AddThis SmartLayers

Weekly overturns photo blackout on drink-ban yob

Magistrates have admitted they blundered by preventing a weekly newspaper publishing a picture of a man who was given a landmark drinking ban.

The Bridgwater Mercury reported that 23-year-old Ryan Jodkowski had been barred from every licensed premises in England and Wales between 7pm and 7am, banned from buying alcohol altogether, and banned from being under the influence of drink in public.

Police had sought the order because Jodkowski had a history of drink-related offences. In 2007, he was jailed for his part in an assault which left a man brain damaged.

However, when magistrates made the drink banning order, they also agreed to a police request to ban the press from publishing Jodkowski’s picture because he feared “reprisals.”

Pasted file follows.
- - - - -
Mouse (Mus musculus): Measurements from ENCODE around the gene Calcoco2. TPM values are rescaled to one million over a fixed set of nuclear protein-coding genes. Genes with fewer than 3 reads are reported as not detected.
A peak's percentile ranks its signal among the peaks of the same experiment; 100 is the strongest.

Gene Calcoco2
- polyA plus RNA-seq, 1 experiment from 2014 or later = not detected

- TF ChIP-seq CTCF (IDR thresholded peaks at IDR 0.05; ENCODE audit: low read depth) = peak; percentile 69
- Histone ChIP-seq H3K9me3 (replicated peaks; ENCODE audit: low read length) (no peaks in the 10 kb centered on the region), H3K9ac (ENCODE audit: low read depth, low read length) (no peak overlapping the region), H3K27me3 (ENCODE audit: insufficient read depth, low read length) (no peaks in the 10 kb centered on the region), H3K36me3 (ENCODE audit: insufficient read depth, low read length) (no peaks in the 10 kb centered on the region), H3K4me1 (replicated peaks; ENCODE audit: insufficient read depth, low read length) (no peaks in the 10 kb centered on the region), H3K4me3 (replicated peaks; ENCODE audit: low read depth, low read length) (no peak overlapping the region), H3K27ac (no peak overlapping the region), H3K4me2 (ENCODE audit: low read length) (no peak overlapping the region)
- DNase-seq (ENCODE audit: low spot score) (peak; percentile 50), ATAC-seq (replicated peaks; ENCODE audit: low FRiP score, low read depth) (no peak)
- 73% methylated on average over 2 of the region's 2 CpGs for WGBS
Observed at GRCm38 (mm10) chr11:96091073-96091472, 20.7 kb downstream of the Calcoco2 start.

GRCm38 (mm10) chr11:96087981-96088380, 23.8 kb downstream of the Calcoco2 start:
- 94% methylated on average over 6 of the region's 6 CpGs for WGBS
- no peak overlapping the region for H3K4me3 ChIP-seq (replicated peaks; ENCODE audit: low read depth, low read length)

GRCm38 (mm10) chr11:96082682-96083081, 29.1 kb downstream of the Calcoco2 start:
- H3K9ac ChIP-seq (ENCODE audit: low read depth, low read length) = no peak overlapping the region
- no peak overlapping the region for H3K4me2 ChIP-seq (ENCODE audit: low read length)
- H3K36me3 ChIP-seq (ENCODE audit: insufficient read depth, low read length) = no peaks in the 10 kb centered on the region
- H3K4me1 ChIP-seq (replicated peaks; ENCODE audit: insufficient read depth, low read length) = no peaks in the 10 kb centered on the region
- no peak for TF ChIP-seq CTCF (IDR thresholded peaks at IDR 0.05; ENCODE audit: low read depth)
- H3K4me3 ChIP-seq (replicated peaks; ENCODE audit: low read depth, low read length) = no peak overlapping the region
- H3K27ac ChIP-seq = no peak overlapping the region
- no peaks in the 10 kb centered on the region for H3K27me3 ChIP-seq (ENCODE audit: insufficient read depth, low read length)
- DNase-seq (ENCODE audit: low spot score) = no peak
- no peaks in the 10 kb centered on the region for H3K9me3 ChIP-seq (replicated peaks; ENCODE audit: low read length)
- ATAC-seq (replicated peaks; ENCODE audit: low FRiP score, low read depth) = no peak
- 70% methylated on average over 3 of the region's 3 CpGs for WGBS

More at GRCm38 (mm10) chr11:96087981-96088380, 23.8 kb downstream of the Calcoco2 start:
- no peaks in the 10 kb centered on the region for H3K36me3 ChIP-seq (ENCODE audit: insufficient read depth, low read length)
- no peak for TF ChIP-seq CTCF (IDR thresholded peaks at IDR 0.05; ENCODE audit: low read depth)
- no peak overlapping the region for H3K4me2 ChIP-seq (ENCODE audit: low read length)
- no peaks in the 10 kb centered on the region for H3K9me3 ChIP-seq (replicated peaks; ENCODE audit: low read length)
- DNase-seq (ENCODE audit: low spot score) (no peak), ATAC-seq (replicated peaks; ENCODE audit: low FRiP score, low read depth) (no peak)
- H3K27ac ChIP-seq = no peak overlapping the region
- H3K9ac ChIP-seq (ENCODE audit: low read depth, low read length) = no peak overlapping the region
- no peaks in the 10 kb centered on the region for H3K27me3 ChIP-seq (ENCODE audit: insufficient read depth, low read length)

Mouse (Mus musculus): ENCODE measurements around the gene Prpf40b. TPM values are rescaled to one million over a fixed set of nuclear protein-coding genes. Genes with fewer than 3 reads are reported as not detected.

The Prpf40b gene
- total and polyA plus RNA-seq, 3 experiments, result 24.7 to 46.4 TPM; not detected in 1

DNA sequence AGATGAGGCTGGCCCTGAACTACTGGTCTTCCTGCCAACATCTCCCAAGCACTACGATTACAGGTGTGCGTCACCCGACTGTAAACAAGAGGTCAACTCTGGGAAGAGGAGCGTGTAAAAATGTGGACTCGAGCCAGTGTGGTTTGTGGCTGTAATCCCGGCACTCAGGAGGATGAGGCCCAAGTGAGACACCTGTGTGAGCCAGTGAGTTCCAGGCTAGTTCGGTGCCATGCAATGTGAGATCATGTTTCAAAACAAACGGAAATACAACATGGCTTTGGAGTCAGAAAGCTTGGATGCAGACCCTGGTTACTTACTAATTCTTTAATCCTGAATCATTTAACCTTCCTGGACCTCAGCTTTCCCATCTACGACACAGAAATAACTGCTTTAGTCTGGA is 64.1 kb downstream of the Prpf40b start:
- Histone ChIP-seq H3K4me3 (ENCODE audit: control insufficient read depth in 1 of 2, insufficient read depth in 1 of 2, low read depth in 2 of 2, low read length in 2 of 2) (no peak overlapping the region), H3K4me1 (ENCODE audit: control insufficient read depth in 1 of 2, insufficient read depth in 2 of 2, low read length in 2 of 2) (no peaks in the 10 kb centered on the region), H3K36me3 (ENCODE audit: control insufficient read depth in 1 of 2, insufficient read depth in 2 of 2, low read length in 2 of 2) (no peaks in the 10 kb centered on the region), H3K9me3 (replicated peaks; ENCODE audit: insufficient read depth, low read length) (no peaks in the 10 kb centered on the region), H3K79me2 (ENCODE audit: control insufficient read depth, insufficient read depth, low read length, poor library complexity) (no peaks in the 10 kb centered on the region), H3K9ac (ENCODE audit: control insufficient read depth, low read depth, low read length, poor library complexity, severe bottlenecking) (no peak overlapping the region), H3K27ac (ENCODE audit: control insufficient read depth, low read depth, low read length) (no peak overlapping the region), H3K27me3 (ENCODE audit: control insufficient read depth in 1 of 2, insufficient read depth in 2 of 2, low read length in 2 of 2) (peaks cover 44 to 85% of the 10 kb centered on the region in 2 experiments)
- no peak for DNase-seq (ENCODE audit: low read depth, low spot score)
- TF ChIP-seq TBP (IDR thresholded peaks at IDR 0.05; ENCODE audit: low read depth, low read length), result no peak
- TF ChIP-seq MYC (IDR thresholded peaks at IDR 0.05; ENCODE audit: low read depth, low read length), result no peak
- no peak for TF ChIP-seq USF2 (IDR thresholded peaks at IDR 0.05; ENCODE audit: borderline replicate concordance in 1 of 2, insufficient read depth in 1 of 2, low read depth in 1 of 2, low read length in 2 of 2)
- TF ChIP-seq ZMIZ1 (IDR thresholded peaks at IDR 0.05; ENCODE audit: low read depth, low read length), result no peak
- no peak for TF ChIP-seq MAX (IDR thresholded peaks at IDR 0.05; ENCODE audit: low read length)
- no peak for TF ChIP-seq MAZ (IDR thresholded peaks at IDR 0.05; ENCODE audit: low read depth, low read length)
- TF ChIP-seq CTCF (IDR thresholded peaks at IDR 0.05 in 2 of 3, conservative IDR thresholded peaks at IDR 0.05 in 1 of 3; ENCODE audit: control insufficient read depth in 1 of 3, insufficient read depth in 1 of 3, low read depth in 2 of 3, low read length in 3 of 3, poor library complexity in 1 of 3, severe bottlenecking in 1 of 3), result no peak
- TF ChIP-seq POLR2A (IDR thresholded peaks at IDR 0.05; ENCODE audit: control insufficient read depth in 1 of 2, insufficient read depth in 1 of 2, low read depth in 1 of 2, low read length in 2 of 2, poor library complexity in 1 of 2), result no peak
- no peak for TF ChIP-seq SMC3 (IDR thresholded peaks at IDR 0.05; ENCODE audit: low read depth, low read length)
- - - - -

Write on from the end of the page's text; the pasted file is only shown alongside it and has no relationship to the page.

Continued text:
Following protestations by the Mercury and others, the photo ban was removed in a hearing at Sedgemoor Magistrates’ Court earlier this week.

The court’s legal advisor Michael Brook admitted the court had no power to impose such a ban on the grounds requested.

Mercury news editor Matthew Colledge said: “When we heard about this drink banning order, it was obvious to us it could only work if the general public knew what this man looked like, so we were stunned to be told that we would not be allowed to publish a photo of him.

“Although other local media ran the story straight, with no reference to the photo ban, we knew there was no basis in law, or any commonsense reason, to deny our right to publish this man’s photo, so we persevered.

“Eventually, the magistrates told us they had made a mistake and agreed to another hearing where the order was quashed.

“On the one hand, we did well out of it, with two good stories rather than one, it was also an immensely frustrating experience, as it involved so much legwork merely to establish such a basic right of a free press.”

In formally overturning the photo ban, chairman of the bench, Nicholas Van Der Bijl, said he did so not just because of pressure from the Mercury.

He said: “The bench did query the common sense side of including this in the order at the time so it wasn’t something we were entirely comfortable with.”